Rainbow pedestrian crossings will soon become a thing in Wollongong, as will an array of other artistic crossings representing the city's diverse cultures and groups.
Councillor Tania Brown put forward a motion at Monday night's meeting to install a permanent rainbow crossing near Wollongong foreshore or the central business district.
She said it would be a powerful symbol of Wollongong's status as an inclusive community for people who identify as LGBTQI.
Councillor Vicky King moved to amend the motion to include all groups represented in the Illawarra like first nations people and refugees, which was given unanimous support.
"I think it's great to put in some facilities that support a group, but I think you can't be exclusive when you do that," Cr King told the Mercury.
"So I moved that amendment to include all communities - everything - religion, community, it doesn't matter."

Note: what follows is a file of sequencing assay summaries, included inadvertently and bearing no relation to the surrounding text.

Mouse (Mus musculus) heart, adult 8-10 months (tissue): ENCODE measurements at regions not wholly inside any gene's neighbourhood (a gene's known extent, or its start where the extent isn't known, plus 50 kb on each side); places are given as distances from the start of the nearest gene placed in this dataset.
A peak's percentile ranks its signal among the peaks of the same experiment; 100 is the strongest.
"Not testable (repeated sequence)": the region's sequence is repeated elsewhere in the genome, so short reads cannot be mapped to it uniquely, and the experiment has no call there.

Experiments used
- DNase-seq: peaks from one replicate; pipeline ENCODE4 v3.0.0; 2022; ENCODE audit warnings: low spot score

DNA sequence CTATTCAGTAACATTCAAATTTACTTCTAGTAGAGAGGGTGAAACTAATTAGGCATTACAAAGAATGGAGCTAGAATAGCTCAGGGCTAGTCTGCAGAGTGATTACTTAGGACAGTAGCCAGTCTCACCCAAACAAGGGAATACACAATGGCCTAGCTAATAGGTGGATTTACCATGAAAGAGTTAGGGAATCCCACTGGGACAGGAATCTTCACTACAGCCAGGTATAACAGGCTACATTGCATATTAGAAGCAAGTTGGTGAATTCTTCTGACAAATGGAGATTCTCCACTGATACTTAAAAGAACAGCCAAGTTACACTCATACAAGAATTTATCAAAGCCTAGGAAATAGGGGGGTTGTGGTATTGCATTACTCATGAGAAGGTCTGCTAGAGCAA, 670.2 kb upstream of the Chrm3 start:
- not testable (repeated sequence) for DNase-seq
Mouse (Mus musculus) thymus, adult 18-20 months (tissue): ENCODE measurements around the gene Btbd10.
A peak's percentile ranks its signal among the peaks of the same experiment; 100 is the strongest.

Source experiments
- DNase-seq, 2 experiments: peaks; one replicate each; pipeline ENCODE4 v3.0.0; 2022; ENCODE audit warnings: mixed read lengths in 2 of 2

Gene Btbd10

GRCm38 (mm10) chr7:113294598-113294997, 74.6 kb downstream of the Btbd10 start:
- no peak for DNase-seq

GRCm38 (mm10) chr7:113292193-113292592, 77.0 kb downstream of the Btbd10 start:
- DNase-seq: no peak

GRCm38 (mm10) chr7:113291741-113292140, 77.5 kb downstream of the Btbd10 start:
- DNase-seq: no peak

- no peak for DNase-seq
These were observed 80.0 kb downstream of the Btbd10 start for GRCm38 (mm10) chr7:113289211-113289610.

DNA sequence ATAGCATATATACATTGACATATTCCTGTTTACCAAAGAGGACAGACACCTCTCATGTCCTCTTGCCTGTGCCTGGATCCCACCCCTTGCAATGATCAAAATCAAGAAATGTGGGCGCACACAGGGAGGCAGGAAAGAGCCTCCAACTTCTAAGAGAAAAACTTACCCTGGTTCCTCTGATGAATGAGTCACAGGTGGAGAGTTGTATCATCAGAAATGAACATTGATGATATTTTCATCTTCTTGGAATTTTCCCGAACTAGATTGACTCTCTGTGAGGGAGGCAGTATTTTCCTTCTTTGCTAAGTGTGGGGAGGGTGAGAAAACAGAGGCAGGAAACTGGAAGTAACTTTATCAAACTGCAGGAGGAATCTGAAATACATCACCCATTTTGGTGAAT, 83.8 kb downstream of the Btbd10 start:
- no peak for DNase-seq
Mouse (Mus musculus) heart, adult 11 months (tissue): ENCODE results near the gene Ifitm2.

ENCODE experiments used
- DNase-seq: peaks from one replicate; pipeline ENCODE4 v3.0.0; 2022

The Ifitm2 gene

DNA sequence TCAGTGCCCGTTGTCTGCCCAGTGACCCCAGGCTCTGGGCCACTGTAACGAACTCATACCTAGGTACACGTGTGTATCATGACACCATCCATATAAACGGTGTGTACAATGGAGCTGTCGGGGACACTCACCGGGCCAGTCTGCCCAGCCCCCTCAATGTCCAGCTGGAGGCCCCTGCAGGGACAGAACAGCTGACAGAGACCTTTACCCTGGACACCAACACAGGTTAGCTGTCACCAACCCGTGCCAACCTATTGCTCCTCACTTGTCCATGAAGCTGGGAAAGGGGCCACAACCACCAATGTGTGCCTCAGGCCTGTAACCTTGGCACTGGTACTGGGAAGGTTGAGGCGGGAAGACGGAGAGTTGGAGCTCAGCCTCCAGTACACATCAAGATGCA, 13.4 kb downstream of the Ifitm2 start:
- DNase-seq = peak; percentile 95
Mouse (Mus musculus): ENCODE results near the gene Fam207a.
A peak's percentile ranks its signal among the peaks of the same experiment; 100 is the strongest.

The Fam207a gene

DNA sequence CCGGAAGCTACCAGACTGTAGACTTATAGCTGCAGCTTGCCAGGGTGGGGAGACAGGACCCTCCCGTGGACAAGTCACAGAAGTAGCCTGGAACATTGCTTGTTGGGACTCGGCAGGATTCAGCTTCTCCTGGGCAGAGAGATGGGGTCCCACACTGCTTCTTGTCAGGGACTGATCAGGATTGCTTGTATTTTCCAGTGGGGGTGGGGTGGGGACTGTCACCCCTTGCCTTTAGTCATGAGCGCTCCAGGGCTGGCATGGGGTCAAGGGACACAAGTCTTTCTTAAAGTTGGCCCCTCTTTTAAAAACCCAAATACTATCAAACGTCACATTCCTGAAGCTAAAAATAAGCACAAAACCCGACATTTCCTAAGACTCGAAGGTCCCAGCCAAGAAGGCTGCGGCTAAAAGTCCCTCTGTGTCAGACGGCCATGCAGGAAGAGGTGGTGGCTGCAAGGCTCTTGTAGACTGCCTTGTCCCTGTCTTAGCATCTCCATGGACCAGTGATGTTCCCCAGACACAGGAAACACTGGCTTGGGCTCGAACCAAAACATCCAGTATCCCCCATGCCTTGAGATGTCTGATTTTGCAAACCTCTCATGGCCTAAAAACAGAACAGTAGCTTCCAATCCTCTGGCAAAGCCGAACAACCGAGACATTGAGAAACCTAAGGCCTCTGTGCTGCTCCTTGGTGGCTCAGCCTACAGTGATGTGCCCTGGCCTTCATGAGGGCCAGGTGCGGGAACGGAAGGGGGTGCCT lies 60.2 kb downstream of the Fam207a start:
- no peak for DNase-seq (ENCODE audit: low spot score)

The amendment also requested of a report be prepared to address the legal and financial implications of such a project.
Many Councillors spoke in support at the meeting, some saying they'd received objections to the rainbow crossings, but none they agreed with or supported.
Lord Mayor Gordon Bradbery also quoted parts of the bible and asked the community to forgive church-goers who had previously caused grief and sadness in the debate surrounding gay rights.
Cr King said she would hope all CBD crossings would be able to be converted.
Rainbow crosswalks or roundabouts have began appearing in Australia since 2013, installed by local councils such as George's River and Ashfield.
The most notable being the City of Sydney's permanent rainbow crossing in Taylor Square, on the corner of Bourke and Campbell streets, unveiled earlier this year.